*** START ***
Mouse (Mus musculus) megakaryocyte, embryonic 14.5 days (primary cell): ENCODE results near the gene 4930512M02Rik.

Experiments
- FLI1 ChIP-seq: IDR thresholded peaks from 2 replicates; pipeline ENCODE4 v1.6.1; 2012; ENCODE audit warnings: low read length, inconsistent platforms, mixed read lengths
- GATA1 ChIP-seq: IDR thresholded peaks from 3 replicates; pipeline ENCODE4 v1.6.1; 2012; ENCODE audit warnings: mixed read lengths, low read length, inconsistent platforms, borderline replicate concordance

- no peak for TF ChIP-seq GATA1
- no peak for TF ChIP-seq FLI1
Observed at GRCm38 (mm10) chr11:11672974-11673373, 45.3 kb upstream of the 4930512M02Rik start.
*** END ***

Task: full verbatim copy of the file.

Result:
Mouse (Mus musculus) megakaryocyte, embryonic 14.5 days (primary cell): ENCODE results near the gene 4930512M02Rik.

Experiments
- FLI1 ChIP-seq: IDR thresholded peaks from 2 replicates; pipeline ENCODE4 v1.6.1; 2012; ENCODE audit warnings: low read length, inconsistent platforms, mixed read lengths
- GATA1 ChIP-seq: IDR thresholded peaks from 3 replicates; pipeline ENCODE4 v1.6.1; 2012; ENCODE audit warnings: mixed read lengths, low read length, inconsistent platforms, borderline replicate concordance

- no peak for TF ChIP-seq GATA1
- no peak for TF ChIP-seq FLI1
Observed at GRCm38 (mm10) chr11:11672974-11673373, 45.3 kb upstream of the 4930512M02Rik start.